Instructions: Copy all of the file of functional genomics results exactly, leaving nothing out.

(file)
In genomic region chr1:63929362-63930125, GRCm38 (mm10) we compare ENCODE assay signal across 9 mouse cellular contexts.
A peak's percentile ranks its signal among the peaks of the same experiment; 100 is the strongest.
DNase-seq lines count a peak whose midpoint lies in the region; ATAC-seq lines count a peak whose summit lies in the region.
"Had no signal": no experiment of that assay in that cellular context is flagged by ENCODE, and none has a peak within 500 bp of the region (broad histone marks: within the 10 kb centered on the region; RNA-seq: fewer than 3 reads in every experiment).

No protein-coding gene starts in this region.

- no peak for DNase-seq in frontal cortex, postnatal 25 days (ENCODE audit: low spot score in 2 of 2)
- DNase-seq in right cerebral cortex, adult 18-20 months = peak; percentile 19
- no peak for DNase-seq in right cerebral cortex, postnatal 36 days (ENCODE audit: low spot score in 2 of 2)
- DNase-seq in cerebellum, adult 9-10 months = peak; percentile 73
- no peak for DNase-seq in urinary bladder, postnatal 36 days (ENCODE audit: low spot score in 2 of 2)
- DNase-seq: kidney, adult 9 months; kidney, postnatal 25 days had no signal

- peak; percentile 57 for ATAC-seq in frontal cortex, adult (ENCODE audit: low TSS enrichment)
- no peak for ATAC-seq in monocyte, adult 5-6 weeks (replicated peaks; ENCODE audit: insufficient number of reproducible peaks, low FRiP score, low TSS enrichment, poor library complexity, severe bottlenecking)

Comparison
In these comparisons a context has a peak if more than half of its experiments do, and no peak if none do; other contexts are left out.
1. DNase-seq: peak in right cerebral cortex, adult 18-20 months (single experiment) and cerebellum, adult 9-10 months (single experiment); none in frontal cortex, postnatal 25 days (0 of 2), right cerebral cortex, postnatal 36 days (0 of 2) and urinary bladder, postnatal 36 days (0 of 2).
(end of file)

In genomic region chr1:63929362-63930125, GRCm38 (mm10) we compare ENCODE assay signal across 9 mouse cellular contexts.
A peak's percentile ranks its signal among the peaks of the same experiment; 100 is the strongest.
DNase-seq lines count a peak whose midpoint lies in the region; ATAC-seq lines count a peak whose summit lies in the region.
"Had no signal": no experiment of that assay in that cellular context is flagged by ENCODE, and none has a peak within 500 bp of the region (broad histone marks: within the 10 kb centered on the region; RNA-seq: fewer than 3 reads in every experiment).

No protein-coding gene starts in this region.

- no peak for DNase-seq in frontal cortex, postnatal 25 days (ENCODE audit: low spot score in 2 of 2)
- DNase-seq in right cerebral cortex, adult 18-20 months = peak; percentile 19
- no peak for DNase-seq in right cerebral cortex, postnatal 36 days (ENCODE audit: low spot score in 2 of 2)
- DNase-seq in cerebellum, adult 9-10 months = peak; percentile 73
- no peak for DNase-seq in urinary bladder, postnatal 36 days (ENCODE audit: low spot score in 2 of 2)
- DNase-seq: kidney, adult 9 months; kidney, postnatal 25 days had no signal

- peak; percentile 57 for ATAC-seq in frontal cortex, adult (ENCODE audit: low TSS enrichment)
- no peak for ATAC-seq in monocyte, adult 5-6 weeks (replicated peaks; ENCODE audit: insufficient number of reproducible peaks, low FRiP score, low TSS enrichment, poor library complexity, severe bottlenecking)

Comparison
In these comparisons a context has a peak if more than half of its experiments do, and no peak if none do; other contexts are left out.
1. DNase-seq: peak in right cerebral cortex, adult 18-20 months (single experiment) and cerebellum, adult 9-10 months (single experiment); none in frontal cortex, postnatal 25 days (0 of 2), right cerebral cortex, postnatal 36 days (0 of 2) and urinary bladder, postnatal 36 days (0 of 2).